When the action resumed at the Circuito de Jerez - Angel Nieto, Rea bounced back with a podium place in Race 1 and a victory in the Tissot Superpole Race despite his rivals’ strong shape; Scott Redding having won Race 1 and 2. Rea left the Spanish venue second in the Championship Standings, 24 point behind Redding after a difficult Race 2 combined with Redding’s success. As a five-time World Champion, Rea’s response to Redding was a triple at Portimao. He beat the competition by more than five seconds in Race 1, whilst Redding struggled. Rea took back the Championship lead, four points ahead of Redding.
In Aragon, he lost his advantage over Redding on Saturday; Redding claiming Race 1 victory while Rea finished in third place, giving the Englishman the Championship lead. With two victories in Sunday’s Tissot Superpole Race and Race 2, Rea bounced back to regain the top spot in the Championship standings; a position that he wouldn’t relinquish. The following weekend, with two second places in Race 1 and the Tissot Superpole Race, the latter being the first of 2020 he didn’t win, and a win in Race 2, he increased his lead to 36 points over Redding.
The five-time World Champion arrived to the first ever Catalunya Round at the majestic Circuit de Barcelona-Catalunya, the round being the home event for his Kawasaki Racing Team squad. Rea became the first ever winner in WorldSBK in Barcelona after his victory in Race 1. His second place in the Tissot Superpole Race and a fourth in Race 2 allowed him to put one hand on the 2020 trophy, building his lead to 51 points.
Arriving at the French venue with a comfortable advantage, Rea started his French campaign with a win in a wet Race 1. Heading into Sunday's action, it was again Rea claiming victory in the Tissot Superpole Race, securing himself a pole position start for the afternoon. In Race 2, Redding took a crucial win and Chaz Davies (ARUBA.IT Racing – Ducati) took third place; whilst Rea finished in fourth place, meaning the fight for the 2020 MOTUL FIM Superbike World Championship went to the season finale at Estoril where Rea took the crown on Saturday afternoon in Race 1.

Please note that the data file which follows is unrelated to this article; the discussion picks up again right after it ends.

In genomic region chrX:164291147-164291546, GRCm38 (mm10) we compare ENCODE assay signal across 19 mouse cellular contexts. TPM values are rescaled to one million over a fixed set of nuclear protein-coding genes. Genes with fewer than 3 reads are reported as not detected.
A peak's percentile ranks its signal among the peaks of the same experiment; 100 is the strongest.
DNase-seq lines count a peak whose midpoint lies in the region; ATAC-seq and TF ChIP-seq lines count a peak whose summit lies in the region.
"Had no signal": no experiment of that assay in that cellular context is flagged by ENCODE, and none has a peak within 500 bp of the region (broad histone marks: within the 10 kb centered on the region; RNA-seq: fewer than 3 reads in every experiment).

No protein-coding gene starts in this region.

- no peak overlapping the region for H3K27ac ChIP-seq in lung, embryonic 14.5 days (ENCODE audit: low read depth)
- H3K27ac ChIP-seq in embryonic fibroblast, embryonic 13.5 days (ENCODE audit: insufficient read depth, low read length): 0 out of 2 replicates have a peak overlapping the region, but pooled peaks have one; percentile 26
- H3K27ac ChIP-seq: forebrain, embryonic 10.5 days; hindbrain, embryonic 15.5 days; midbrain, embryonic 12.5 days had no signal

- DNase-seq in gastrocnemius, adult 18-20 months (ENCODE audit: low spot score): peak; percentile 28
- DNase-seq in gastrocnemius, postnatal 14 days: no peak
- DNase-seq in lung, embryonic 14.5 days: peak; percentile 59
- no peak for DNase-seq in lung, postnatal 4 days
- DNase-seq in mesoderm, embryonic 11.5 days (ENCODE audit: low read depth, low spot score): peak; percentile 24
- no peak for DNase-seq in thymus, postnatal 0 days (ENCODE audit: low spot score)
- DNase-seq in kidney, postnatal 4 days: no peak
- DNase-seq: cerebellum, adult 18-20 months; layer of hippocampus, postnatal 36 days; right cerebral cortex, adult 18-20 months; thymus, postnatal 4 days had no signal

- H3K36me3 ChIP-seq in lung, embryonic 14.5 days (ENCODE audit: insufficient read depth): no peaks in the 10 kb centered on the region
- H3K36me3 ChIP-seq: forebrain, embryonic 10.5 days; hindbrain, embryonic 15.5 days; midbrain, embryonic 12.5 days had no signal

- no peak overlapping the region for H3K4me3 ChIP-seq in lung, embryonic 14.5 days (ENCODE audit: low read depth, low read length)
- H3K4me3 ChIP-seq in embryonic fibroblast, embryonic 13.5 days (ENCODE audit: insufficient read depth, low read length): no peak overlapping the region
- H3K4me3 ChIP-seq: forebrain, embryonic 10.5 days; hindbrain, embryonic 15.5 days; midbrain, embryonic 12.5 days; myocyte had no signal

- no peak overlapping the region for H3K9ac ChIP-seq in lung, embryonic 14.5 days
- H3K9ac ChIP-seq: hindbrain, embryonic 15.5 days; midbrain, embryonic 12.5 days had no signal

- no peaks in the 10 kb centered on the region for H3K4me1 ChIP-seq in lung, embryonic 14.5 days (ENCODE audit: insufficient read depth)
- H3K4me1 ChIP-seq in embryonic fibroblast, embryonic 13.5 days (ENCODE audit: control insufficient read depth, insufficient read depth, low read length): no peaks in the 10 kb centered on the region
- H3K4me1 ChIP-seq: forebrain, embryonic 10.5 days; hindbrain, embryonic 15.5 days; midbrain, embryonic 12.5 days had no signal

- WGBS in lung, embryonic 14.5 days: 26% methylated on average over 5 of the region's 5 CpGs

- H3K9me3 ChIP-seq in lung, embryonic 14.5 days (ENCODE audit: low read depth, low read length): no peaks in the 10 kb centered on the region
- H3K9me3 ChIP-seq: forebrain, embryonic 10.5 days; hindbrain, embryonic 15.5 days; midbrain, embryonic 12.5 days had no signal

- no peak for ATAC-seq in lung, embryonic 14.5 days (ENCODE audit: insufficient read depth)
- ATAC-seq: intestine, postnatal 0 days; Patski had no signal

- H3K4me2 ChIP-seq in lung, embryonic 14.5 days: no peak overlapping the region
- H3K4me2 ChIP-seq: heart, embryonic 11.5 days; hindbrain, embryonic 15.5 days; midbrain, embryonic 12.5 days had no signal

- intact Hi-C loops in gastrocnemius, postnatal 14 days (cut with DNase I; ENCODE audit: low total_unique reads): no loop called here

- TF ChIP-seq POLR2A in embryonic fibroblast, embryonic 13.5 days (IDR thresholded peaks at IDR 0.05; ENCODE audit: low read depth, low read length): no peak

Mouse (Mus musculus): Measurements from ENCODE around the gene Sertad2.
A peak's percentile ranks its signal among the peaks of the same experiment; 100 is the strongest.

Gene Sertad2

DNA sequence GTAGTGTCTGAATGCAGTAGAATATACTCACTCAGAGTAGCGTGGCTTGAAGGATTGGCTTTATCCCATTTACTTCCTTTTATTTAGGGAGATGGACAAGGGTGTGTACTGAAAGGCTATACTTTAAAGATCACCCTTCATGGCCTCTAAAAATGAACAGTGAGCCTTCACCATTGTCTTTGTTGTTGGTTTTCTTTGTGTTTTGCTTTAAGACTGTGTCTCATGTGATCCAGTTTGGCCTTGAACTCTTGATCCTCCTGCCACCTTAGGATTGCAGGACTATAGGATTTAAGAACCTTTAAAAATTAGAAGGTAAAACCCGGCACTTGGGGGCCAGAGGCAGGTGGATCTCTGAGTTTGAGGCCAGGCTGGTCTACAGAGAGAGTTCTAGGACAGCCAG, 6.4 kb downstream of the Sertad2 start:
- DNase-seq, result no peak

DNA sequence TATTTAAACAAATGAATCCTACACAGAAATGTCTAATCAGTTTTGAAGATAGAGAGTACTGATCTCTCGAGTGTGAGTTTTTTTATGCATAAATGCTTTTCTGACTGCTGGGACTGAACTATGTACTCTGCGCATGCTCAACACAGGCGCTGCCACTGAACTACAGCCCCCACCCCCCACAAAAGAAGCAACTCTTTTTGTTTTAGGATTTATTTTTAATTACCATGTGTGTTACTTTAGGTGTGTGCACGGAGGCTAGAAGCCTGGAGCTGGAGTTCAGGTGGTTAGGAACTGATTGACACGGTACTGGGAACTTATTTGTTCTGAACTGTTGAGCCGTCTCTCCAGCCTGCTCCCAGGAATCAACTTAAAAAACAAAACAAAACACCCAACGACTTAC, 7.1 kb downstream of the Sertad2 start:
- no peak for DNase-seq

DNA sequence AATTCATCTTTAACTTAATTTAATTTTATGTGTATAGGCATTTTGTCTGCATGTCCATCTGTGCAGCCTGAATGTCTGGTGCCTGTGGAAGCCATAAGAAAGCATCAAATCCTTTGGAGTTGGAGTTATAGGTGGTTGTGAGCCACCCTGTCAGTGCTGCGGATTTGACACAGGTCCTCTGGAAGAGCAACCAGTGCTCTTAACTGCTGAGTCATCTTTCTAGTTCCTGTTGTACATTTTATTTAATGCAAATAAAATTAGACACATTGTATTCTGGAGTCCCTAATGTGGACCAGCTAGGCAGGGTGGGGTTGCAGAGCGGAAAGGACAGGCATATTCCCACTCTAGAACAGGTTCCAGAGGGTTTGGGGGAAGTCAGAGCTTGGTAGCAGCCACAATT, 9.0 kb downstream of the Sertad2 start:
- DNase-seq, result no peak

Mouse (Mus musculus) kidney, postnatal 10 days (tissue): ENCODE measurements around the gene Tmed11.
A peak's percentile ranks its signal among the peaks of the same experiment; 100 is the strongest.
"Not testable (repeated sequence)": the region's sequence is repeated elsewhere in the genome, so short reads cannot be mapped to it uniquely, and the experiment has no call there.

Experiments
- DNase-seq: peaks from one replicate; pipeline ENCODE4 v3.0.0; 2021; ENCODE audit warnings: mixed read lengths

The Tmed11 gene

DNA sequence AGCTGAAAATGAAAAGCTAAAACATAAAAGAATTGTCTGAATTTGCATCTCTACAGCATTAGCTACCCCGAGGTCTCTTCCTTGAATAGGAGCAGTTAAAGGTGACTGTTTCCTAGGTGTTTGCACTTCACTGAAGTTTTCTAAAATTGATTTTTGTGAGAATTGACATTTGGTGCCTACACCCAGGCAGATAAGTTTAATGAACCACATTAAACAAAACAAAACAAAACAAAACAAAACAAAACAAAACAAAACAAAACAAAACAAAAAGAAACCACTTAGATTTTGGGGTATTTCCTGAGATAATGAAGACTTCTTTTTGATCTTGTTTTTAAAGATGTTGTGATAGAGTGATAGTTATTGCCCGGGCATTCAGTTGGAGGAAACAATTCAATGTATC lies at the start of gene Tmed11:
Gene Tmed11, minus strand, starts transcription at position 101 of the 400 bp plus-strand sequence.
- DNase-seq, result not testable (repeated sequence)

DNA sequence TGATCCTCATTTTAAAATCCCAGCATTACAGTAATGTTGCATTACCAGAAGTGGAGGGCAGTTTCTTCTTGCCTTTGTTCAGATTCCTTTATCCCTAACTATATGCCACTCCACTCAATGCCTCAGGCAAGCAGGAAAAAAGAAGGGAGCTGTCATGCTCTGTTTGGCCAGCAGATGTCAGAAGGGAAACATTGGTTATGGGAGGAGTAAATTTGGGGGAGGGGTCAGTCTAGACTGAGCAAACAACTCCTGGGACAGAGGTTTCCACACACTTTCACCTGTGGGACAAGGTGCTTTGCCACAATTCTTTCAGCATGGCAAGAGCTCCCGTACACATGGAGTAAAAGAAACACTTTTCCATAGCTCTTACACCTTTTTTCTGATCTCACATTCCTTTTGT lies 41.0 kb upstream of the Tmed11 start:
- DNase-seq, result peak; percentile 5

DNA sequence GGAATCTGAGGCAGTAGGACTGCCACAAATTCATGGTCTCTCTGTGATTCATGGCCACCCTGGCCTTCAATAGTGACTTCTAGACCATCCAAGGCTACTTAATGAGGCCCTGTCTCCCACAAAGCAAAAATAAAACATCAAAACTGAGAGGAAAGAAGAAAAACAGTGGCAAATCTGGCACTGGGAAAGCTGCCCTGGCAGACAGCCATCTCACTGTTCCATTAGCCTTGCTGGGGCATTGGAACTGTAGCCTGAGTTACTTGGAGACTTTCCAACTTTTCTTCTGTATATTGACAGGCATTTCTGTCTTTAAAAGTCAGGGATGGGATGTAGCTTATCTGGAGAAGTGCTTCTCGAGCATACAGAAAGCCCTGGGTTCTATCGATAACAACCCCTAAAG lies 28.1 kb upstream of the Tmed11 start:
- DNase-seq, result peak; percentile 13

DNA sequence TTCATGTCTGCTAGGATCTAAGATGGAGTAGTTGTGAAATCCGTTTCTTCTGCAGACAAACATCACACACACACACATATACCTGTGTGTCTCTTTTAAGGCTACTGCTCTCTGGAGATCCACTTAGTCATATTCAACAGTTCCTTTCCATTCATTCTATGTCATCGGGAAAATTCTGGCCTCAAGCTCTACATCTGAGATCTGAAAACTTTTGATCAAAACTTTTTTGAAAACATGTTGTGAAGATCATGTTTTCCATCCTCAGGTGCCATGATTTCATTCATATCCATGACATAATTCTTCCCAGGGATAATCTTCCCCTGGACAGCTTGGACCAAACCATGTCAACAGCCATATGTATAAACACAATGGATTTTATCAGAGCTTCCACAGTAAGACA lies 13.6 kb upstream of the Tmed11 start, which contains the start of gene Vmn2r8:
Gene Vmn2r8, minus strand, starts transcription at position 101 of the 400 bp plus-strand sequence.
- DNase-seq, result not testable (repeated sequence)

Following a crash in a dramatic Tissot Superpole session, Rea started Estoril Race 1 from 15th place. He managed to recover eight positions in one lap, being able to fight for a podium position. He crossed the finish line in fourth place to claim his sixth consecutive World Championship at the Portuguese track whilst Scott Redding retired with a technical issue. It’s a weight off his shoulders for Sunday’s Tissot Superpole Race and Race 2, aiming to win his 100th race.
The six-time World Champion will remain with the Kawasaki team for the 2021 season and both will aim to continue winning many records. Their target will be set on making it seventh heaven together and who would bet against them?
Jonathan Rea (Kawasaki Racing Team WorldSBK):
"I'm numb after this because I've got races tomorrow and my focus goes towards them already. I couldn't imagine being here six months ago after crashing in Australia and then the lockdown. When I saw the calendar I couldn't have picked a worse group of tracks for us. Last year was one of the toughest in my career because we came from so far back. We wanted to win but we didn't understand how to win. We worked hard to do that and this year was different but the crash in Australia was a blessing in disguise and so was the lockdown because I could throw myself into my training. Looking back on the season, it's been incredible."